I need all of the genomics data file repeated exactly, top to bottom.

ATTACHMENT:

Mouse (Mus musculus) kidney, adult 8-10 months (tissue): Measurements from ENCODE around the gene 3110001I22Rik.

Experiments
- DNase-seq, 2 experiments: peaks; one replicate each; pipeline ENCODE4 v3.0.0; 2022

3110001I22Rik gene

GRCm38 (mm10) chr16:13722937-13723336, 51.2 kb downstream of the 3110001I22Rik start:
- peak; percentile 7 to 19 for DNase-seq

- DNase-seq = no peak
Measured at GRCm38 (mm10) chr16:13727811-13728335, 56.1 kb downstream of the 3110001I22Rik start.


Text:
Mouse (Mus musculus) kidney, adult 8-10 months (tissue): Measurements from ENCODE around the gene 3110001I22Rik.

Experiments
- DNase-seq, 2 experiments: peaks; one replicate each; pipeline ENCODE4 v3.0.0; 2022

3110001I22Rik gene

GRCm38 (mm10) chr16:13722937-13723336, 51.2 kb downstream of the 3110001I22Rik start:
- peak; percentile 7 to 19 for DNase-seq

- DNase-seq = no peak
Measured at GRCm38 (mm10) chr16:13727811-13728335, 56.1 kb downstream of the 3110001I22Rik start.